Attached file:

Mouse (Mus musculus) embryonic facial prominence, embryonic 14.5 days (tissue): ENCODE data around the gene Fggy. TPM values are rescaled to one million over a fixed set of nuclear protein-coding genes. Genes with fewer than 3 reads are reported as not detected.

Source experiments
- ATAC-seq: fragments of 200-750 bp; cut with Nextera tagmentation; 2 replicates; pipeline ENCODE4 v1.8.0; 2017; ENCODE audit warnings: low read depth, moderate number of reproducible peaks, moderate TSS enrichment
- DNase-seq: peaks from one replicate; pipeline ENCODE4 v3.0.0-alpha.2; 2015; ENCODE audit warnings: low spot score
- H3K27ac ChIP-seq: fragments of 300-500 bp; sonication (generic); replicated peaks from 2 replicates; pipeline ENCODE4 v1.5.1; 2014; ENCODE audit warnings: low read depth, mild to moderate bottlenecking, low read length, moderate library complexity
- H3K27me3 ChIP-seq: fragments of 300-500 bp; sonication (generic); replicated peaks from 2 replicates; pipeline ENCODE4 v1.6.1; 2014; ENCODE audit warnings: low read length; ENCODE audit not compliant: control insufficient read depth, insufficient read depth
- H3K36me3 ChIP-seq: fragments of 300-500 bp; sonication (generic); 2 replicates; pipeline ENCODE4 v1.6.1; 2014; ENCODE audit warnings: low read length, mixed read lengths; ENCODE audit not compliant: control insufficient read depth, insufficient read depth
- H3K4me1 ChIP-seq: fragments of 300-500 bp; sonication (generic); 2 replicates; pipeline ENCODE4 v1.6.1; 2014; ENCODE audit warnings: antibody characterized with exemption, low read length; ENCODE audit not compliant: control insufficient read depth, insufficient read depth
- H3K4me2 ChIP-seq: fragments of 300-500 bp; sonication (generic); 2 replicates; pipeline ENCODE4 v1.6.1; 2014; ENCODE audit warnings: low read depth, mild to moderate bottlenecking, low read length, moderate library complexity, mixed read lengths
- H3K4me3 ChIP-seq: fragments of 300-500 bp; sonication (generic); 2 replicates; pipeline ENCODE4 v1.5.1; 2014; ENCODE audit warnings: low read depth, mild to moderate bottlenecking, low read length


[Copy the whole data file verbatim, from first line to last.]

Mouse (Mus musculus) embryonic facial prominence, embryonic 14.5 days (tissue): ENCODE data around the gene Fggy. TPM values are rescaled to one million over a fixed set of nuclear protein-coding genes. Genes with fewer than 3 reads are reported as not detected.

Source experiments
- ATAC-seq: fragments of 200-750 bp; cut with Nextera tagmentation; 2 replicates; pipeline ENCODE4 v1.8.0; 2017; ENCODE audit warnings: low read depth, moderate number of reproducible peaks, moderate TSS enrichment
- DNase-seq: peaks from one replicate; pipeline ENCODE4 v3.0.0-alpha.2; 2015; ENCODE audit warnings: low spot score
- H3K27ac ChIP-seq: fragments of 300-500 bp; sonication (generic); replicated peaks from 2 replicates; pipeline ENCODE4 v1.5.1; 2014; ENCODE audit warnings: low read depth, mild to moderate bottlenecking, low read length, moderate library complexity
- H3K27me3 ChIP-seq: fragments of 300-500 bp; sonication (generic); replicated peaks from 2 replicates; pipeline ENCODE4 v1.6.1; 2014; ENCODE audit warnings: low read length; ENCODE audit not compliant: control insufficient read depth, insufficient read depth
- H3K36me3 ChIP-seq: fragments of 300-500 bp; sonication (generic); 2 replicates; pipeline ENCODE4 v1.6.1; 2014; ENCODE audit warnings: low read length, mixed read lengths; ENCODE audit not compliant: control insufficient read depth, insufficient read depth
- H3K4me1 ChIP-seq: fragments of 300-500 bp; sonication (generic); 2 replicates; pipeline ENCODE4 v1.6.1; 2014; ENCODE audit warnings: antibody characterized with exemption, low read length; ENCODE audit not compliant: control insufficient read depth, insufficient read depth
- H3K4me2 ChIP-seq: fragments of 300-500 bp; sonication (generic); 2 replicates; pipeline ENCODE4 v1.6.1; 2014; ENCODE audit warnings: low read depth, mild to moderate bottlenecking, low read length, moderate library complexity, mixed read lengths
- H3K4me3 ChIP-seq: fragments of 300-500 bp; sonication (generic); 2 replicates; pipeline ENCODE4 v1.5.1; 2014; ENCODE audit warnings: low read depth, mild to moderate bottlenecking, low read length